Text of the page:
My opponent reached into the small of his back. To my surprise, he didn’t produce a gun. As I had been shot the day before (if “only” with a rubber bullet), it was a pleasantly unexpected surprise to discover that I was not about to be shot again. Instead, he snapped out an extendable baton—the weapon of choice of many Parisian anarchists. It hurt me to see it wielded by my enemy. A cunning move.

Little did he know that I had an ace up my sleeve. Or, more precisely, inside my jacket. I unzipped it and reached inside, failing to realize that this action could very well have induced him to draw his sidearm and gun me down. I pulled out an item even more revered than the extendable baton. This gem in the anarchist toolkit is more unwieldy and difficult to conceal, so it is reserved for special occasions.

The crowbar.

What a beloved and versatile tool. We depict it lovingly in pictures and images in our publications, but has anyone ever really written prose in honor of its glory? Perhaps not—and honestly, hopefully not. That might really be a bridge too far—militancy fetishism and whatnot. But it is indeed one of the militant’s finest options. It is all things at all times: a tool with which to open doors, a hammer with which to deconstruct capitalist landscapes, and, as in this moment, a means of self-defense should one find oneself alone and in danger.

Crowbar in hand, following yet another obligatory brief pause for dramatic effect, I sprinted towards my suited opponent. This turn of events clearly had not been in the script he was handed upon signing up for this job. He turned and fled. As I chased him around the corner, an enormous building loomed into view before me: the convention center, only fifty meters away. We had not only breached the perimeter, we had actually reached the convention center.

Except—there was no we. I was alone. Alone, that is, if you didn’t count an entire platoon of suited men with gas masks standing between me and the building. This time, one of them did draw a firearm and—not wishing to make getting shot into a daily occurrence—I sprinted back towards the safety of my comrades.

End scene.

Saturday, April 21, Late Afternoon: Offices of the Canadian Imperial Bank of Commerce

“In an effort to draw fire away from the frontlines on René-Lévesque, the black bloc attempted to open up a new battle front against the security perimeter a few blocks to the east of the boulevard. Along a small side street off of René-Lévesque, about 50–60 well-equipped militants were surprised to find the unguarded headquarters of the Canadian Imperial Bank of Commerce (CIBC) directly in their path.”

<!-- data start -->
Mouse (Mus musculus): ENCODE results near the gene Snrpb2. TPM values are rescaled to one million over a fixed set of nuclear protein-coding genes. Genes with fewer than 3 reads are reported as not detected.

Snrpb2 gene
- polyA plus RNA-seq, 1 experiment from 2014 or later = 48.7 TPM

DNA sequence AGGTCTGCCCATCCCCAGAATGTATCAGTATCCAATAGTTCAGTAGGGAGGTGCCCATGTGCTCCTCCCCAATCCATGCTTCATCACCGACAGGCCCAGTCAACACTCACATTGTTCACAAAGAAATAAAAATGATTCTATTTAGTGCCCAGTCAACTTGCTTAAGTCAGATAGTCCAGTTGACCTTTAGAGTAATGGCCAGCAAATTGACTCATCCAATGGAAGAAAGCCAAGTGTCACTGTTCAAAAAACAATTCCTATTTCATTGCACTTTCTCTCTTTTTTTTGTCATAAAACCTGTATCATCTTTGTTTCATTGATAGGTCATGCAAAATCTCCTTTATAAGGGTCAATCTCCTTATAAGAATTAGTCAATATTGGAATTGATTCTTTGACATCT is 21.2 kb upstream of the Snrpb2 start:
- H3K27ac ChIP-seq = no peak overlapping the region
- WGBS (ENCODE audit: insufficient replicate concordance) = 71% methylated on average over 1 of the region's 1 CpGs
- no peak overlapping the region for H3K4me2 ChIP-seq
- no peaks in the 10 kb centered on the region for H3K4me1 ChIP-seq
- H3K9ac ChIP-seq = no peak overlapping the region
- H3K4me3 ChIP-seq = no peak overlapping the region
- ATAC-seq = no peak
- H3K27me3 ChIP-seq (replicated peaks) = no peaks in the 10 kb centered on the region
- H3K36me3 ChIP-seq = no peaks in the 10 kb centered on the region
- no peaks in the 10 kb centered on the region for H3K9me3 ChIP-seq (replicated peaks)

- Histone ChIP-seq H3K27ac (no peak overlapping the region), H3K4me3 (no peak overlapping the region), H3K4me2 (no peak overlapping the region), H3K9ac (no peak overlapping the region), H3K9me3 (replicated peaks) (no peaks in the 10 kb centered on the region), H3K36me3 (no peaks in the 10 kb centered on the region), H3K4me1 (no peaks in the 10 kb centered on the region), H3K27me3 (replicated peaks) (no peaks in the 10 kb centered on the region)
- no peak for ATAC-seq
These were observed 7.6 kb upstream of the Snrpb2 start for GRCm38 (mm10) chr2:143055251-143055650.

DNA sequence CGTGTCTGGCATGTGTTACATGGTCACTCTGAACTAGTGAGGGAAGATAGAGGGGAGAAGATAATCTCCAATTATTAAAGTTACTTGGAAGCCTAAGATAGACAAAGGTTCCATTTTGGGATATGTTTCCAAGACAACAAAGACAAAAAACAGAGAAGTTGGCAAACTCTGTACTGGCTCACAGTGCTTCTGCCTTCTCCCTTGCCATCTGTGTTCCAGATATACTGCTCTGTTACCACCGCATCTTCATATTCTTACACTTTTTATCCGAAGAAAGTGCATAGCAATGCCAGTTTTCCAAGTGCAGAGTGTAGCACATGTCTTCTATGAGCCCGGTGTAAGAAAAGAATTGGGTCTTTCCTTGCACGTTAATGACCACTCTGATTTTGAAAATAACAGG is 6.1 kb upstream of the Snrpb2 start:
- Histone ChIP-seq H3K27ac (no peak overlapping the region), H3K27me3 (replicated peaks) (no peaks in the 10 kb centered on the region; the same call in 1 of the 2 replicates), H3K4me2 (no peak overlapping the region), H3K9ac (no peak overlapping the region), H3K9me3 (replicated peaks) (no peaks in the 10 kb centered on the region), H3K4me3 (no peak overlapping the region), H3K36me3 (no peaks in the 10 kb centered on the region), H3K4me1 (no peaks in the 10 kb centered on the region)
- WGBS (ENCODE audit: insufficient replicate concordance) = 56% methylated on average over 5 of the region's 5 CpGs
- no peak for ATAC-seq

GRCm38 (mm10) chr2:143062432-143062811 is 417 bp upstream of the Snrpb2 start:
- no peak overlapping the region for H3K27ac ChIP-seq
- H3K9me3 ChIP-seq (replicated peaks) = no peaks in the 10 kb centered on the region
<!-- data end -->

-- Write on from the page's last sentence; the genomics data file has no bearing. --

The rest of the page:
Breaking The Barricades: Québec’s Carnival Of Resistance Against Capitalism,” The Northeastern Anarchist #2

Not a word was said or a moment wasted when we encountered that building in our path. It was grey and black, almost perfectly square, all glass—absolutely representative of the soulless architecture of corporate capitalism. Promptly, “every ground-level window was smashed to shards by a frenzy of projectiles, and a Molotov cocktail was lobbed through the damaged exterior.”30 As Barricada describes it, “crowbars, wooden barricades, rocks, batons, and anything else was used to send the capitalists a message.”31 Aside from an opportunity to adhere to the principled position “always destroy banks on sight,” this unguarded target also offered a welcome break from what was, at that point, going on thirty-six hours of nearly constant pitched battles with the cops. By contrast with the rest of the weekend, it was an almost calm and soothing activity.

Unfortunately, we were surprised to find ourselves once again under attack. Not from cops, this time, but from the “ultra-dogmatic pacifists affiliated with Operation SalAMI,” a reformist coalition which had not only “refused to work with CLAC/CASA due to the diversity of tactics issue” but had even gone as far as to organize “workshops on how to interfere with property destruction and perform arrests” in the interest of “de-escalation” and “neutralizing potential vandals.”32

What began as loud boos coming from the SalAMI crowd quickly escalated when “a Molotov cocktail was lobbed through the damaged exterior” and a group of pacifists extinguished the flames. We didn’t take kindly to this, and “the situation degenerated rapidly into a series of minor altercations. Supposedly ‘non-violent’ activists tried to physically attack the black bloc. People were shoved around, punches were thrown, and in one instance, an individual was maced after trying to defend himself.”33